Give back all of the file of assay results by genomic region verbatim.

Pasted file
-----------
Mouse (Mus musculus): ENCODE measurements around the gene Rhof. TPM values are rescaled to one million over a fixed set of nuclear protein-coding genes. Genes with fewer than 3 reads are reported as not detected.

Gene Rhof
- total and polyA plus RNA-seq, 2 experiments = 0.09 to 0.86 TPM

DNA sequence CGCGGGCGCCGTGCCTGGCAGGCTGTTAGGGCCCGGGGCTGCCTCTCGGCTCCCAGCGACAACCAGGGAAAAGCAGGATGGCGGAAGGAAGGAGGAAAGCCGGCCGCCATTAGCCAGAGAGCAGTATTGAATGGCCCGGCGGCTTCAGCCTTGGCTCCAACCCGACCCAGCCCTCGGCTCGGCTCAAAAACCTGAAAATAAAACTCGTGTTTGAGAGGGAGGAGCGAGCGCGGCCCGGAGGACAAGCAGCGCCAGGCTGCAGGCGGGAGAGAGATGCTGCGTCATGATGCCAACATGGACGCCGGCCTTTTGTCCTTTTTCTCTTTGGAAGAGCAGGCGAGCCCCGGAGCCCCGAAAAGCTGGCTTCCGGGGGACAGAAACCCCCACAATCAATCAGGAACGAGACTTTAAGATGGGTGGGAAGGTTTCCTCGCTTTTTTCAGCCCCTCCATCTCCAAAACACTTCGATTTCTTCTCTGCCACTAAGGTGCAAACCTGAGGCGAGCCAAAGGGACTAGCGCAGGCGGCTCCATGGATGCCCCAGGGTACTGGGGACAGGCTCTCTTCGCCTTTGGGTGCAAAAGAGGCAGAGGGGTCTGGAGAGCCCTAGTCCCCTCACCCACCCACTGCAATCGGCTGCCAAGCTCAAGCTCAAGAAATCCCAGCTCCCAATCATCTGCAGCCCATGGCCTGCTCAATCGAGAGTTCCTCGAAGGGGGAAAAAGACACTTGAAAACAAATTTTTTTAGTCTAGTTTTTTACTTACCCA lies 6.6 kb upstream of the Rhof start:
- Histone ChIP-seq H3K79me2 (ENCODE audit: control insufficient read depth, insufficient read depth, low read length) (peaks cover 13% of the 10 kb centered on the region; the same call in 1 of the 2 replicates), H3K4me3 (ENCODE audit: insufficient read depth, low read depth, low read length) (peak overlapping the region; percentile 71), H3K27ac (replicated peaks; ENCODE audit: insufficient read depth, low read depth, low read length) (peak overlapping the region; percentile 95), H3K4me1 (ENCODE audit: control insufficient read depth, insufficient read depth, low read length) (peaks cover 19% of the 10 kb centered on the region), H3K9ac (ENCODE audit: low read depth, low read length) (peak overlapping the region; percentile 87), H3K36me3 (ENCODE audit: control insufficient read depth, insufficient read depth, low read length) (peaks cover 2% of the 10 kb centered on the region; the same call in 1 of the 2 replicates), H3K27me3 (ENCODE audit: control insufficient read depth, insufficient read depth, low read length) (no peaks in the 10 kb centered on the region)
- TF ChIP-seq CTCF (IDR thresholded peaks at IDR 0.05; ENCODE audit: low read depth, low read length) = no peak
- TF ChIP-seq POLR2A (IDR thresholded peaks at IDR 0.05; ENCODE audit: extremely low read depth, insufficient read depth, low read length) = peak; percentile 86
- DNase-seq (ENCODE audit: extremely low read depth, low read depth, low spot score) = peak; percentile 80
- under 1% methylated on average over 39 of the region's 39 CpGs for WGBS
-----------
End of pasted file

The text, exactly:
Mouse (Mus musculus): ENCODE measurements around the gene Rhof. TPM values are rescaled to one million over a fixed set of nuclear protein-coding genes. Genes with fewer than 3 reads are reported as not detected.

Gene Rhof
- total and polyA plus RNA-seq, 2 experiments = 0.09 to 0.86 TPM

DNA sequence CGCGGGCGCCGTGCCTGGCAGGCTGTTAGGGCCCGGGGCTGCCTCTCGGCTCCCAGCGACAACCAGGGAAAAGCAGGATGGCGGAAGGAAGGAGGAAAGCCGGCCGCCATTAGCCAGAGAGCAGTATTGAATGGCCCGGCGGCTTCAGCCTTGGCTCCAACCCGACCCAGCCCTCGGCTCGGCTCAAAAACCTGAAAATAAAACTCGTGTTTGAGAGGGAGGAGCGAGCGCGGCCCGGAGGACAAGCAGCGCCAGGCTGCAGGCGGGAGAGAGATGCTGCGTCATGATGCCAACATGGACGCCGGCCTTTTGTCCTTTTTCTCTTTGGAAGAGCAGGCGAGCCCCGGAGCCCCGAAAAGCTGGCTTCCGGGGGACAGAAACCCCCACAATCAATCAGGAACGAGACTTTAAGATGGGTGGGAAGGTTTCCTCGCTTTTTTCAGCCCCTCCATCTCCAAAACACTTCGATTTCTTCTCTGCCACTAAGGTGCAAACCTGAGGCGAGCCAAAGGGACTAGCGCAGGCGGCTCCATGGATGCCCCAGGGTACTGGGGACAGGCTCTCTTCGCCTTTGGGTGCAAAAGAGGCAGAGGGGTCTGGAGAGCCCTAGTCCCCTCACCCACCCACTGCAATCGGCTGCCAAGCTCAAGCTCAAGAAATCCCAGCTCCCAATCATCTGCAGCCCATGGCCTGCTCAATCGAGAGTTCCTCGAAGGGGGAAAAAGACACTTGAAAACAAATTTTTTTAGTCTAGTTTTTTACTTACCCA lies 6.6 kb upstream of the Rhof start:
- Histone ChIP-seq H3K79me2 (ENCODE audit: control insufficient read depth, insufficient read depth, low read length) (peaks cover 13% of the 10 kb centered on the region; the same call in 1 of the 2 replicates), H3K4me3 (ENCODE audit: insufficient read depth, low read depth, low read length) (peak overlapping the region; percentile 71), H3K27ac (replicated peaks; ENCODE audit: insufficient read depth, low read depth, low read length) (peak overlapping the region; percentile 95), H3K4me1 (ENCODE audit: control insufficient read depth, insufficient read depth, low read length) (peaks cover 19% of the 10 kb centered on the region), H3K9ac (ENCODE audit: low read depth, low read length) (peak overlapping the region; percentile 87), H3K36me3 (ENCODE audit: control insufficient read depth, insufficient read depth, low read length) (peaks cover 2% of the 10 kb centered on the region; the same call in 1 of the 2 replicates), H3K27me3 (ENCODE audit: control insufficient read depth, insufficient read depth, low read length) (no peaks in the 10 kb centered on the region)
- TF ChIP-seq CTCF (IDR thresholded peaks at IDR 0.05; ENCODE audit: low read depth, low read length) = no peak
- TF ChIP-seq POLR2A (IDR thresholded peaks at IDR 0.05; ENCODE audit: extremely low read depth, insufficient read depth, low read length) = peak; percentile 86
- DNase-seq (ENCODE audit: extremely low read depth, low read depth, low spot score) = peak; percentile 80
- under 1% methylated on average over 39 of the region's 39 CpGs for WGBS